THERE are many occasions when the National Health Service is done no favours by its management – and the blunder over the recruitment of junior doctors is yet another such example. Job offers have been rescinded, and the process started from scratch, because of errors in a computer programme which judged the skills of each candidate.
This is regrettable. Not only had successful applicants made arrangements to move to other parts of the country to begin their work as hospital registrars, but it comes at a time when the NHS is facing record demand for its expertise and doctors from overseas are being refused permission to work here due to Theresa May’s visa restrictions.
Yet hospitals, doctors and NHS staff are not helped by those individuals who take little or no any personal responsibility for their health – rates of obesity are now at an alarming level – or some short-sighted social policy decisions that might discourage people from taking regular exercise.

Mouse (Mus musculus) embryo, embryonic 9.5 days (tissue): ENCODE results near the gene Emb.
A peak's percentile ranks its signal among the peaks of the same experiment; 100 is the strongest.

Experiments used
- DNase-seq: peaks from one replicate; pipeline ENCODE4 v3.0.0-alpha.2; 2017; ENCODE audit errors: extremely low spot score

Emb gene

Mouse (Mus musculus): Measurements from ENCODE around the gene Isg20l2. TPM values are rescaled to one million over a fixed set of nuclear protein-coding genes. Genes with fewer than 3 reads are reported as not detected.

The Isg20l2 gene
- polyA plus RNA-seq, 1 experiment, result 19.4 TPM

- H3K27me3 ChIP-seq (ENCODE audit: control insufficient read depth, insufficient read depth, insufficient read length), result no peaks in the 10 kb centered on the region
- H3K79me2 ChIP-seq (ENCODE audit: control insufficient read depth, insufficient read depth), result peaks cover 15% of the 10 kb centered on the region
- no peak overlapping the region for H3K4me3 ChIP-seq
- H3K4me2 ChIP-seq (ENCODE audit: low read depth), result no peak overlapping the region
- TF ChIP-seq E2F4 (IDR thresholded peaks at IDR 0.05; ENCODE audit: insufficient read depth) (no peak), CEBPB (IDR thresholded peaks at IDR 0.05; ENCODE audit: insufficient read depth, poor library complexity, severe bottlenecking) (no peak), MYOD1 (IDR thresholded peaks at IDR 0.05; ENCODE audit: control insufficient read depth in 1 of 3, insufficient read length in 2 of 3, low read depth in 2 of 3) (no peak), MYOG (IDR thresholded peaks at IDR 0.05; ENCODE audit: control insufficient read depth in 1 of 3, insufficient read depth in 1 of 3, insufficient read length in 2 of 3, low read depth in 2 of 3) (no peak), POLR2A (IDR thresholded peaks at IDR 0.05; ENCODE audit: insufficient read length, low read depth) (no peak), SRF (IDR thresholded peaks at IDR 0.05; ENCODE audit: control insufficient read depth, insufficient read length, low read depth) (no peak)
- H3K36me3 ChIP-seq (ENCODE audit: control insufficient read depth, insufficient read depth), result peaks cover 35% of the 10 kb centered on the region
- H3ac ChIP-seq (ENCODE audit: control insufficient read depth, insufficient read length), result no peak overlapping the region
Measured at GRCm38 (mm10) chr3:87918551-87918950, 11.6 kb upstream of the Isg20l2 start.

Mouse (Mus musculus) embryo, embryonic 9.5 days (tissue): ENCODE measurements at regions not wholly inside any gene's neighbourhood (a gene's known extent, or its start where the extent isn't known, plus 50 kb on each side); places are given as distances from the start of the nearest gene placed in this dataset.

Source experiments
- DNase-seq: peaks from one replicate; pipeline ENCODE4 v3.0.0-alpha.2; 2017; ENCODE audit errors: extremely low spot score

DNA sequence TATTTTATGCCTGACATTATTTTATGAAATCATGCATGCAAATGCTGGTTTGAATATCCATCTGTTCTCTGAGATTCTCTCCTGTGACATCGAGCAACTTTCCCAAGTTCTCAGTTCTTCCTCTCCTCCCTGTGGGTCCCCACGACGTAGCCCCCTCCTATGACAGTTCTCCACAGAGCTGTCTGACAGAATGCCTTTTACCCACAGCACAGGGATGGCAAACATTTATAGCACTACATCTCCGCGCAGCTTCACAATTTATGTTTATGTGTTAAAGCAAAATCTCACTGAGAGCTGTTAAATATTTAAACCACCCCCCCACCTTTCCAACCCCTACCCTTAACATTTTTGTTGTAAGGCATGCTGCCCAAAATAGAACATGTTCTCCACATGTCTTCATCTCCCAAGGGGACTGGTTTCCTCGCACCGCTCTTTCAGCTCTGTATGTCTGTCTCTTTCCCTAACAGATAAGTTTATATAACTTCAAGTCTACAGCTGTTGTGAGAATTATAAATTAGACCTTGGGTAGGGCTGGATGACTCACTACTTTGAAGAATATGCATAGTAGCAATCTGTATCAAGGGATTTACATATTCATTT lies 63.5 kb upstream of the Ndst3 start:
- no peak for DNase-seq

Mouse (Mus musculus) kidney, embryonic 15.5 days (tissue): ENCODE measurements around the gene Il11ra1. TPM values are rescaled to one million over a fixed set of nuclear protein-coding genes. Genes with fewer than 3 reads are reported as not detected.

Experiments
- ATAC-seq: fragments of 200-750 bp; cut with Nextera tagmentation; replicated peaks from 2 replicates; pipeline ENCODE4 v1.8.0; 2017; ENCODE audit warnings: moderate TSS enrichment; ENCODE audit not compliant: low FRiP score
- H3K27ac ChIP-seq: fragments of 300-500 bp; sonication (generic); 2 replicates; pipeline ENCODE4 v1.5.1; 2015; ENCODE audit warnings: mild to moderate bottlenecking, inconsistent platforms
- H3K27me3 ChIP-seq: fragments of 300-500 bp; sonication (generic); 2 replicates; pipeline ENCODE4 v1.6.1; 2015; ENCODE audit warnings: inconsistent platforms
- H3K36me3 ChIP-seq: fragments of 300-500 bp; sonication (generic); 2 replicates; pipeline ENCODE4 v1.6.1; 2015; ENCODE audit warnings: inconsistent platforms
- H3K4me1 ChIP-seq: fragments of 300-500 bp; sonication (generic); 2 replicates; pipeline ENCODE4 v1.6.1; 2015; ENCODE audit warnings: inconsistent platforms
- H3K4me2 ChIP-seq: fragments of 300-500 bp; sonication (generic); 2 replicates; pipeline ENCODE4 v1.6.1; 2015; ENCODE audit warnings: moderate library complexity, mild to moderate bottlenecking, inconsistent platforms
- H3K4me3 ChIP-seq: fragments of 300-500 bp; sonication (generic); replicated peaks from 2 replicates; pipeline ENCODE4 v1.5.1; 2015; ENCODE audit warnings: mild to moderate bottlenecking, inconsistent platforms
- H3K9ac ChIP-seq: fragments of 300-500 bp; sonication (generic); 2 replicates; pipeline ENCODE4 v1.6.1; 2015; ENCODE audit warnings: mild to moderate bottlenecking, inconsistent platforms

This is borne out by research by the Fields in Trust charity spearheaded by the Duke of Cambridge. It estimates that the UK’s parks save the NHS more than £111m a year – enough to may for 3,500 nurses – because of the health benefits enjoyed by regular users. The wider benefits of open spaces can amount to £34bn in enhanced physical and mental wellbeing.
Yet, while the charity wants 75 per cent of all residents to live within a 10-minute walk of a protected park or green space by 2022, and with bodies like the National Trust now committed to reaching out to people from urban areas, local councils – and the Government – need to see the folly of their decision-making.
Rather than allowing the maintenance of parks and playing fields, to be scaled back, or sacrificed for new developments, it’s time they viewed such open spaces as an investment in the nation’s future health.